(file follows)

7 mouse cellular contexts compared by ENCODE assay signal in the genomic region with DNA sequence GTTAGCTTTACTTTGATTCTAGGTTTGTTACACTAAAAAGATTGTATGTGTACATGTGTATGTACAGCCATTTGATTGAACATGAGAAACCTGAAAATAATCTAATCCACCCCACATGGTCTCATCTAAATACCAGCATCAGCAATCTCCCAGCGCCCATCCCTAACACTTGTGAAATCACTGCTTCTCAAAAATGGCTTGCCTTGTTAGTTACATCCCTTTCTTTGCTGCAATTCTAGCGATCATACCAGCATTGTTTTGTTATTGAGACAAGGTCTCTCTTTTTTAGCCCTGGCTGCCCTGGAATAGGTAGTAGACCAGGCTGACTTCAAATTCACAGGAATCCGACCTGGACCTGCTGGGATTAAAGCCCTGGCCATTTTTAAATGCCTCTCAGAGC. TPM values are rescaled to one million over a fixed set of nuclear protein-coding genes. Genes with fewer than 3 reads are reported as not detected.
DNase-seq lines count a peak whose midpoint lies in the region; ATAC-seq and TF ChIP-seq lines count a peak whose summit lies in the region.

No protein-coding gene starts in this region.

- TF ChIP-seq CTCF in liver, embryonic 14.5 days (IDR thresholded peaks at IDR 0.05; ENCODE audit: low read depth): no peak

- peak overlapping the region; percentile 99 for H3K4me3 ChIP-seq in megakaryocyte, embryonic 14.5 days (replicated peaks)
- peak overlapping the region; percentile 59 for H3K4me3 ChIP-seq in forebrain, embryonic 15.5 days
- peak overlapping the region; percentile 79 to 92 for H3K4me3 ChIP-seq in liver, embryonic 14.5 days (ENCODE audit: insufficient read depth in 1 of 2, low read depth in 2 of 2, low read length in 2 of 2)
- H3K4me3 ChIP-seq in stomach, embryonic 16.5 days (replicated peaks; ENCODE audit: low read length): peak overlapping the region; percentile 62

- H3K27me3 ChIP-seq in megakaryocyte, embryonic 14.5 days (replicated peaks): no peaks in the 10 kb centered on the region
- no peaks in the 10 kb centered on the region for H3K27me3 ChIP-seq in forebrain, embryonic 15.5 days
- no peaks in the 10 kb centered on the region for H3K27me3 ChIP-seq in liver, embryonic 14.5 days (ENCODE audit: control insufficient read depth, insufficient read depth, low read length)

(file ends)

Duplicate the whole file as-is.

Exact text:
7 mouse cellular contexts compared by ENCODE assay signal in the genomic region with DNA sequence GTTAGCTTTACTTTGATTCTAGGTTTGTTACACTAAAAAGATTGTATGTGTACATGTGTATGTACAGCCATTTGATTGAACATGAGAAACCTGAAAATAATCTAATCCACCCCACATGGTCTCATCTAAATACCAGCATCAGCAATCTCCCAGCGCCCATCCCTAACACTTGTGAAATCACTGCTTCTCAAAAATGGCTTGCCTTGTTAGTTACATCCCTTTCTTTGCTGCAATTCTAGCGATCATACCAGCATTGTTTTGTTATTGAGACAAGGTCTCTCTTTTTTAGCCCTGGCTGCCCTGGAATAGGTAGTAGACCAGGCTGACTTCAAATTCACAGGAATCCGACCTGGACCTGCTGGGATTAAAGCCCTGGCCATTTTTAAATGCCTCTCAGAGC. TPM values are rescaled to one million over a fixed set of nuclear protein-coding genes. Genes with fewer than 3 reads are reported as not detected.
DNase-seq lines count a peak whose midpoint lies in the region; ATAC-seq and TF ChIP-seq lines count a peak whose summit lies in the region.

No protein-coding gene starts in this region.

- TF ChIP-seq CTCF in liver, embryonic 14.5 days (IDR thresholded peaks at IDR 0.05; ENCODE audit: low read depth): no peak

- peak overlapping the region; percentile 99 for H3K4me3 ChIP-seq in megakaryocyte, embryonic 14.5 days (replicated peaks)
- peak overlapping the region; percentile 59 for H3K4me3 ChIP-seq in forebrain, embryonic 15.5 days
- peak overlapping the region; percentile 79 to 92 for H3K4me3 ChIP-seq in liver, embryonic 14.5 days (ENCODE audit: insufficient read depth in 1 of 2, low read depth in 2 of 2, low read length in 2 of 2)
- H3K4me3 ChIP-seq in stomach, embryonic 16.5 days (replicated peaks; ENCODE audit: low read length): peak overlapping the region; percentile 62

- H3K27me3 ChIP-seq in megakaryocyte, embryonic 14.5 days (replicated peaks): no peaks in the 10 kb centered on the region
- no peaks in the 10 kb centered on the region for H3K27me3 ChIP-seq in forebrain, embryonic 15.5 days
- no peaks in the 10 kb centered on the region for H3K27me3 ChIP-seq in liver, embryonic 14.5 days (ENCODE audit: control insufficient read depth, insufficient read depth, low read length)